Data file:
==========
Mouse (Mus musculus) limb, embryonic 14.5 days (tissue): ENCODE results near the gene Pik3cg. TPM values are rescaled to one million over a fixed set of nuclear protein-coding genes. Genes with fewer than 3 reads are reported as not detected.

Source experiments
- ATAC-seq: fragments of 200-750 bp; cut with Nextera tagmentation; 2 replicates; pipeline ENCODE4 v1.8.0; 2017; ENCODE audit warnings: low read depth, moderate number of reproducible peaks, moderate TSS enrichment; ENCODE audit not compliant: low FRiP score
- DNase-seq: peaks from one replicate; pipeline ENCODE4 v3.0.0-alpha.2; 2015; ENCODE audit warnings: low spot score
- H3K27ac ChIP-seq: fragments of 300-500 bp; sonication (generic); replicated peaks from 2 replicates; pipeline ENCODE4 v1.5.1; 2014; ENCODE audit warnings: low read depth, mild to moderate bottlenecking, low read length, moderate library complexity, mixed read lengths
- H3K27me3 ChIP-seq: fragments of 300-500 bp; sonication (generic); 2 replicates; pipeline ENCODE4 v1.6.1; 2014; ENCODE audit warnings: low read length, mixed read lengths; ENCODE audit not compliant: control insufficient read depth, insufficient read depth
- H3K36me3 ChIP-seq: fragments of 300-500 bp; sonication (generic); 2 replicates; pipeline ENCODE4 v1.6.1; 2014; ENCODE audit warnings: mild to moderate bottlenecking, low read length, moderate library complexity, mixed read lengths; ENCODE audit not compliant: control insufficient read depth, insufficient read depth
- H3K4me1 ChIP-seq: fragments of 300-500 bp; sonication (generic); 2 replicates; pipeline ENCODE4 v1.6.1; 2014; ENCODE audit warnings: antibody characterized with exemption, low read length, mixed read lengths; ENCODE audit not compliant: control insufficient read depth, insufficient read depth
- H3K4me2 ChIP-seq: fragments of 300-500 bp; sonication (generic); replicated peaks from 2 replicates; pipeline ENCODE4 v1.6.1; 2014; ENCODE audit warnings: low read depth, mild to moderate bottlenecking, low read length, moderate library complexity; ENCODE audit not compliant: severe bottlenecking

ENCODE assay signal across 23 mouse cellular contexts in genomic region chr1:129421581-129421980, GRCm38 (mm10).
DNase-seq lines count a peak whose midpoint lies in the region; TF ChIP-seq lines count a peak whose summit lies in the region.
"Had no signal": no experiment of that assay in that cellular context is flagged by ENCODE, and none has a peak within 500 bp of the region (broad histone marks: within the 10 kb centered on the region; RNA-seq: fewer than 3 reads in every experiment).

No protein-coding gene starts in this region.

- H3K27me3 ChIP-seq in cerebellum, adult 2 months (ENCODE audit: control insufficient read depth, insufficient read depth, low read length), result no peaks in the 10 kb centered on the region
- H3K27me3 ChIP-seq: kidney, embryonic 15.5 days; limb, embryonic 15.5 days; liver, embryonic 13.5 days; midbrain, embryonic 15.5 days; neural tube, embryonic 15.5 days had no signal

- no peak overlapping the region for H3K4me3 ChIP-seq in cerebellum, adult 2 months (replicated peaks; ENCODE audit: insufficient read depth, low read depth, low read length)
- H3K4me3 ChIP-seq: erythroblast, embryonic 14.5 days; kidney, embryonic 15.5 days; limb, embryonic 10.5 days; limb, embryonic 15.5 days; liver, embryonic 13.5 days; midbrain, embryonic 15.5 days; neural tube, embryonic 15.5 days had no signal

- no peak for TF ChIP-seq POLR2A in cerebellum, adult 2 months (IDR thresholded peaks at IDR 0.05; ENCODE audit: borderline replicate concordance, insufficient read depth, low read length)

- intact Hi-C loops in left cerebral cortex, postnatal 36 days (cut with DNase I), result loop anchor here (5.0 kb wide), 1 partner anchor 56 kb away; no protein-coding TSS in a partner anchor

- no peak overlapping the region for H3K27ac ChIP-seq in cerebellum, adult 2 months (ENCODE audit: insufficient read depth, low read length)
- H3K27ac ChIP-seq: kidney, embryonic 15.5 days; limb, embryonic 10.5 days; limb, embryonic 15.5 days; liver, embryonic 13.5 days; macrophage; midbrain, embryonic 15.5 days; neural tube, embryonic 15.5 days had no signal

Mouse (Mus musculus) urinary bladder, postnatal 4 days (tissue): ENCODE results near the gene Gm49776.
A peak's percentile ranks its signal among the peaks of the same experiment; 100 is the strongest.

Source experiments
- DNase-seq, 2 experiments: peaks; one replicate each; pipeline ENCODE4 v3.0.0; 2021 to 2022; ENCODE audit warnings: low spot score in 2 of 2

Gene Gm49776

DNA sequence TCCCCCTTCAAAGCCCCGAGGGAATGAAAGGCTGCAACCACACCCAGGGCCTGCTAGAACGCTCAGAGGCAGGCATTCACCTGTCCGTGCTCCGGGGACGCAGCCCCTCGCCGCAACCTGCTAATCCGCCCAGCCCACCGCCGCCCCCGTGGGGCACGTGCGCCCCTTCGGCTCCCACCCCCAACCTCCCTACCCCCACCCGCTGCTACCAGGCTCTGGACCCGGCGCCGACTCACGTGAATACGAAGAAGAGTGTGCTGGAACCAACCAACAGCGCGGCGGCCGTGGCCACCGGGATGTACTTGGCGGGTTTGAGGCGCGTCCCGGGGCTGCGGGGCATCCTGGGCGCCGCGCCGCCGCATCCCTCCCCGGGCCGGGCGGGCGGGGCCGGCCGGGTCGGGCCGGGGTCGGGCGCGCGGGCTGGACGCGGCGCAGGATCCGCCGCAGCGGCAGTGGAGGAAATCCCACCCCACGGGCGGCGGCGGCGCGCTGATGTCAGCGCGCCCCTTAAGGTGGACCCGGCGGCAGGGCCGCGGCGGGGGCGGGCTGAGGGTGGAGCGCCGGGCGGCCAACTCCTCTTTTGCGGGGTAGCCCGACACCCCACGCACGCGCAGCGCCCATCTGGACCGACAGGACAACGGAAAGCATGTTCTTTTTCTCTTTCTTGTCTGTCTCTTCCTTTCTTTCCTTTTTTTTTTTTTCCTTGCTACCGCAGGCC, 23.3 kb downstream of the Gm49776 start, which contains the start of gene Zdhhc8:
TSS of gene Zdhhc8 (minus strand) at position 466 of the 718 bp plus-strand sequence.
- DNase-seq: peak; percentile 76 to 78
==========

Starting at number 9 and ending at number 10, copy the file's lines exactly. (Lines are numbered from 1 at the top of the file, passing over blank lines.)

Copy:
- H3K4me2 ChIP-seq: fragments of 300-500 bp; sonication (generic); replicated peaks from 2 replicates; pipeline ENCODE4 v1.6.1; 2014; ENCODE audit warnings: low read depth, mild to moderate bottlenecking, low read length, moderate library complexity; ENCODE audit not compliant: severe bottlenecking

ENCODE assay signal across 23 mouse cellular contexts in genomic region chr1:129421581-129421980, GRCm38 (mm10).